Theodorus Schrevelius

Theodorus Schrevelius, by Frans Hals.

Theodorus Schrevelius (25 July 1572 2 December 1649) was a Dutch Golden Age writer and poet.


He was born in Haarlem, and in 1591 went to study Greek and Latin at the University of Leiden. He became the assistant director of the Latin school in Haarlem in 1597, where he also started work on translating Ovid. He was friends with the Mannerist artist group led by Karel van Mander, who himself translated Ovid's Metamorphoses in 1604. Schrevelius married Maria van Teylingen (1570-1652) in Alkmaar in 1599 and had seven children, including his son Cornelius Schrevelius, who later succeeded him as director of the Leiden school.[1]

In 1609 he succeeded Cornelis Schonaeus as director of the Haarlem Latin School, but in 1620 he was dismissed for his Remonstrant ideas. He fled to Leiden with other Haarlem Remonstrant supporters and from 1625-1642 he was director of the Latin school in Leiden (where Rembrandt had received his early education from ca. 1615-1620). In 1642 after handing his position over to his son Cornelis, he returned to Haarlem where he devoted himself to writing about Haarlem in his Harlemum (1647) and Harlemias (1648). He died in 1649 and was buried in the St. Bavochurch in the Brewer's chapel.


History of Haarlem

He is best known today for his Harlemias, or history of Haarlem, which was first published 20 years after his colleague Samuel Ampzing published his poetic history of Haarlem in verse form called Beschrijvinge ende lof der stad Haerlem in Holland. In this book, Schrevelius includes biographical sketches of many local artists that Arnold Houbraken later used for his Schouburg. The list of painters Houbraken included (Schrevelius listed many more) were Johannes Torrentius, Pieter de Grebber, Frans Pietersz de Grebber, Maria de Grebber, Gerard Sprong, Hendrik Gerritsz Pot, Cornelis Claesz van Wieringen, Cornelis Verbeeck, Hans Goderis, Cornelis Vroom, son of Hendrik Vroom, Joh. Jakobsz. who spent many years in Italy, Nicolas Zuyker, Gerrit Claesz Bleker, Salomon van Ruysdael, Reyer van Blommendael, Floris van Dyck, Willem Heda, Roeland van Laer, Pieter van Laer, Pieter Holsteyn, and Jan Philipsz van Bouckhorst.[2][3]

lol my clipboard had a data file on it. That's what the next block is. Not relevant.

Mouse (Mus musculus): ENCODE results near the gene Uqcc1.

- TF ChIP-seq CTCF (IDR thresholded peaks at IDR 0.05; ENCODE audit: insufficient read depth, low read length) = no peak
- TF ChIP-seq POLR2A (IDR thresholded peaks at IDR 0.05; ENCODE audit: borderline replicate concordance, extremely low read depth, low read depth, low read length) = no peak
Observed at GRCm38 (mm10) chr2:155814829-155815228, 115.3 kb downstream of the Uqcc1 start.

In his Harlemias, Schrevelius claimed that the art of printing, itself the keeper of all science, was invented in Haarlem in 1440 by Laurens Janszoon Coster.[4] The street Schreveliusstraat in Haarlem is named after him.

External links


  1. Schrevelius biography at the website of the Royal Netherlands Academy of Arts and Sciences
  2. Johan Torrentius in Harlemias page 385-386
  3. (Dutch) Johan Torrentius biography in De groote schouburgh der Nederlantsche konstschilders en schilderessen (1718) by Arnold Houbraken, courtesy of the Digital library for Dutch literature
  4. Harlemias, p 356-359
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